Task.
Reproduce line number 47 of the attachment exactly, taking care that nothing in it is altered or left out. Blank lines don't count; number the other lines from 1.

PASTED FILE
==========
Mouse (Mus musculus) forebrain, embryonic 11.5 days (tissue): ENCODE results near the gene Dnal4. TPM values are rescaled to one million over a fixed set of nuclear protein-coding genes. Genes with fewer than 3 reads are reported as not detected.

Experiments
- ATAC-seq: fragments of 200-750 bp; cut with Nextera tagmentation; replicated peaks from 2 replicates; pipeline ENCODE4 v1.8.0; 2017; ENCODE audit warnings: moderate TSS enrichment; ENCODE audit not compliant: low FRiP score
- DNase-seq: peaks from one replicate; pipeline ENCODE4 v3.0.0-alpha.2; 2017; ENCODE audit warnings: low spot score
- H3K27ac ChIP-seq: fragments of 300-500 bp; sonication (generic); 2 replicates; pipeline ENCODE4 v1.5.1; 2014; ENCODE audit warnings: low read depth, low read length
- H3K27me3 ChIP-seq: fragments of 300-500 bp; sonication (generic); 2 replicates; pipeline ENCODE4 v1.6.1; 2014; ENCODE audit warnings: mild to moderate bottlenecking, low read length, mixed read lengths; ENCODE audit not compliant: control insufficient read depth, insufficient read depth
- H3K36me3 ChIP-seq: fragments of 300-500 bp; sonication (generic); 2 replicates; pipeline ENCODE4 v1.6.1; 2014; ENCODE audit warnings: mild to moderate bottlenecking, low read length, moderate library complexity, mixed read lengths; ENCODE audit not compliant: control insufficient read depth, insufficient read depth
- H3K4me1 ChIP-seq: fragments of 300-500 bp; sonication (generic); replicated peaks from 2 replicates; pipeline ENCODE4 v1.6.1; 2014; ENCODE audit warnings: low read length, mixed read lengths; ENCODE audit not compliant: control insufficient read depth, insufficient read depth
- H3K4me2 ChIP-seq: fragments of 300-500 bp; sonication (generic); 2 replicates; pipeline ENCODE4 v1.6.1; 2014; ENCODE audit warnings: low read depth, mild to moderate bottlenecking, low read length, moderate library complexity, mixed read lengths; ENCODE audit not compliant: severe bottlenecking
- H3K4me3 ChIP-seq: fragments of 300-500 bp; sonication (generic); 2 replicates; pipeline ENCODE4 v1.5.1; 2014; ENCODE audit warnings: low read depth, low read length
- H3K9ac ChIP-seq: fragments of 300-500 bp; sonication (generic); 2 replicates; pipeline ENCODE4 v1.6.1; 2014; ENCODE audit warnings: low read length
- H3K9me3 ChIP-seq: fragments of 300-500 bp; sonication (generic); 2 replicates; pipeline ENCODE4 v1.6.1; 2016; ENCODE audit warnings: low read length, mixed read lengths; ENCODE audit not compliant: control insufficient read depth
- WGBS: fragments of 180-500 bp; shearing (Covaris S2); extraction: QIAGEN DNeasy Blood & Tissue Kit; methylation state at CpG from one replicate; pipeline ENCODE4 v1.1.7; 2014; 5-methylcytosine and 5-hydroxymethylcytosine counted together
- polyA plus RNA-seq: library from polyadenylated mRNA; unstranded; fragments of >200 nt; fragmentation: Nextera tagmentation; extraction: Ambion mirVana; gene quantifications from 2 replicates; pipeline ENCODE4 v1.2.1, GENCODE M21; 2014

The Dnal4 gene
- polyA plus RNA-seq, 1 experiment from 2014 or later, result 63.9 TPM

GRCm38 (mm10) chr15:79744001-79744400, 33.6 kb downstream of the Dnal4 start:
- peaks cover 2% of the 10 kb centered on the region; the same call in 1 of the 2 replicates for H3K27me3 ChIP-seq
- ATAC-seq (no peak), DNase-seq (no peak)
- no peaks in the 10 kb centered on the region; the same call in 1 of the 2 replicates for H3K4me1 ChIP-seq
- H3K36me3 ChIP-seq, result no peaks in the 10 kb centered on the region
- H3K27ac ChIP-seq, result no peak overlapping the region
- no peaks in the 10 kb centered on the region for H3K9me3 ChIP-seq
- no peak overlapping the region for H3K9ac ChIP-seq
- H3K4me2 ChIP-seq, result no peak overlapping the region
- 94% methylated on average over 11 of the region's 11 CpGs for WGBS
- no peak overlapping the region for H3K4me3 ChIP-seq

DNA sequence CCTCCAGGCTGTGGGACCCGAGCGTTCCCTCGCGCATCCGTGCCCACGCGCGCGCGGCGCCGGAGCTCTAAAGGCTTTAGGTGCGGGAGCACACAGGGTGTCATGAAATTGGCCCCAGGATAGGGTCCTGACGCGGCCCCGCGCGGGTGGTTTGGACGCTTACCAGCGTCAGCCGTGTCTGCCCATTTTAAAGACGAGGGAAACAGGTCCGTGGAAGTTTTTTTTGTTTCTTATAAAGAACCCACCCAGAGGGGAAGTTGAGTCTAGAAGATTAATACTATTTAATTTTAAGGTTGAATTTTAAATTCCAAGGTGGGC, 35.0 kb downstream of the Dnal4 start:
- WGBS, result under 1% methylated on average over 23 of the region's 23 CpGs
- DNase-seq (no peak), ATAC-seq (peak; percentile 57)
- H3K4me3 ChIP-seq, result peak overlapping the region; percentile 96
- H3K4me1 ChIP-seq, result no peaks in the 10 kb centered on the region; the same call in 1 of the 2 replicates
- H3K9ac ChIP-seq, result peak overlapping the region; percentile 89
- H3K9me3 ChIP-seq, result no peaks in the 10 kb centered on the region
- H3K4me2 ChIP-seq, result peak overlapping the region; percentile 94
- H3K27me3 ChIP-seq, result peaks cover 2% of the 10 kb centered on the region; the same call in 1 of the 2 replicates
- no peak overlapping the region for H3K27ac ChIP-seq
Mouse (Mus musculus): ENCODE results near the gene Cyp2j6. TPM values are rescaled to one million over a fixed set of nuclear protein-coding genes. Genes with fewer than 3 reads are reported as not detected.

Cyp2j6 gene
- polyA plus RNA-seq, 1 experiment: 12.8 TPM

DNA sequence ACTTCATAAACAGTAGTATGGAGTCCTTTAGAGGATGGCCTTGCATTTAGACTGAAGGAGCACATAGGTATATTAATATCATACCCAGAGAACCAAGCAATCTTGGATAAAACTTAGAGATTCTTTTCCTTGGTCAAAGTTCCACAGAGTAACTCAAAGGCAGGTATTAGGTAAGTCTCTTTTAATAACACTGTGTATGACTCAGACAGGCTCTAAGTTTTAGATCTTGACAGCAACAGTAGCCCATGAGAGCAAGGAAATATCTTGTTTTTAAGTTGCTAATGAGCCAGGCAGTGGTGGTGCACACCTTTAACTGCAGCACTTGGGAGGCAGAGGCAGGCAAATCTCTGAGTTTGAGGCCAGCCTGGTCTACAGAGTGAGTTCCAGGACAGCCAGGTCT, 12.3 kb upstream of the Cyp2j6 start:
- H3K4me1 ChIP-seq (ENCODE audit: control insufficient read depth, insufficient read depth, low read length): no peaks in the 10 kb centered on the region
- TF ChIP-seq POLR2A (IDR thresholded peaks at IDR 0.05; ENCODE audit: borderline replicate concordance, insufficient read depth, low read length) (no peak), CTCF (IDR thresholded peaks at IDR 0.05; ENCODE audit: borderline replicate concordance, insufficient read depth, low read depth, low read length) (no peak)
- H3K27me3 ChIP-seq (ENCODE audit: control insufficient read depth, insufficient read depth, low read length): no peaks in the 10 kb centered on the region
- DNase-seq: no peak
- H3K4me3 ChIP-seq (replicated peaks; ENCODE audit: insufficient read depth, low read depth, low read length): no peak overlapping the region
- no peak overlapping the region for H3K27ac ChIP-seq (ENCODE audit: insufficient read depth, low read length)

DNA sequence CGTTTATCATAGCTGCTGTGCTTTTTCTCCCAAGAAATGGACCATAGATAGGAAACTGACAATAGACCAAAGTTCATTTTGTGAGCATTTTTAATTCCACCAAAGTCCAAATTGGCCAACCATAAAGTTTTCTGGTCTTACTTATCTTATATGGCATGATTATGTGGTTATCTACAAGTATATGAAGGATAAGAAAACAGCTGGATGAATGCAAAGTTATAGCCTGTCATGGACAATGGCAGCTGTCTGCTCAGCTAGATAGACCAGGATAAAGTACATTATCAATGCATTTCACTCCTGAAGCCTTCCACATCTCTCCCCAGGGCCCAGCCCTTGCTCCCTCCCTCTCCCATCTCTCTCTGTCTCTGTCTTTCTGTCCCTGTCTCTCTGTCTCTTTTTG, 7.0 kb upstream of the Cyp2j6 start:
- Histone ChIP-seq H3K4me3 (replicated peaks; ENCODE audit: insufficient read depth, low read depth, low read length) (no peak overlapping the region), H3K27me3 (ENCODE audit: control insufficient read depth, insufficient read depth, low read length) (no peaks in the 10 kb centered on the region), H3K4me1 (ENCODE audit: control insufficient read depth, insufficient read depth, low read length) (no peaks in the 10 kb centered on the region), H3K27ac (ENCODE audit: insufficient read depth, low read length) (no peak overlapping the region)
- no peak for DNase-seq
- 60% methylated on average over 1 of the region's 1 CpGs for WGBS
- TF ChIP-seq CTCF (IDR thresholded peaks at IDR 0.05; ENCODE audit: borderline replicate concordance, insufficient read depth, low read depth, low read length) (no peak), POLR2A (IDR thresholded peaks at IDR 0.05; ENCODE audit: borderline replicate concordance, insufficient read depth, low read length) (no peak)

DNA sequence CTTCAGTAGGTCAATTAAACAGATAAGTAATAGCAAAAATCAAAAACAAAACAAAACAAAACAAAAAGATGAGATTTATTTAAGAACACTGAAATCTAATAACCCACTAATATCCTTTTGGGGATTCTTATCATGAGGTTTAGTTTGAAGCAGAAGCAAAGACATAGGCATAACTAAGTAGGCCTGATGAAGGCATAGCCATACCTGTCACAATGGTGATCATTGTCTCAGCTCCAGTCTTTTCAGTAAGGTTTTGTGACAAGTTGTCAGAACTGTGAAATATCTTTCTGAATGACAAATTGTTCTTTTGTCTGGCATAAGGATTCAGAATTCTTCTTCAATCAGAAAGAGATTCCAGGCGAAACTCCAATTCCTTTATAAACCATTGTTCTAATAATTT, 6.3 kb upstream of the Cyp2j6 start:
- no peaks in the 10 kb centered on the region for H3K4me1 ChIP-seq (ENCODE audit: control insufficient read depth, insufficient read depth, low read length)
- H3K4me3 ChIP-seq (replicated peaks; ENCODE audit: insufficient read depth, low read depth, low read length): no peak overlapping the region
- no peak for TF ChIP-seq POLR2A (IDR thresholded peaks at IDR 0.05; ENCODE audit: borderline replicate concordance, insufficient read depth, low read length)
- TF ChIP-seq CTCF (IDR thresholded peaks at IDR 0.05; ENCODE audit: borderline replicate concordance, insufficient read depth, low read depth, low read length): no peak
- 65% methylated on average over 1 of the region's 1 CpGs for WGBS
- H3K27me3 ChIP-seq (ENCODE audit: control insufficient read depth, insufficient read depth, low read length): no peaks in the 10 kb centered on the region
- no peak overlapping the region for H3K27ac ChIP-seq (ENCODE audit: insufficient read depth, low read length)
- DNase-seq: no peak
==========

- no peak overlapping the region for H3K27ac ChIP-seq (ENCODE audit: insufficient read depth, low read length)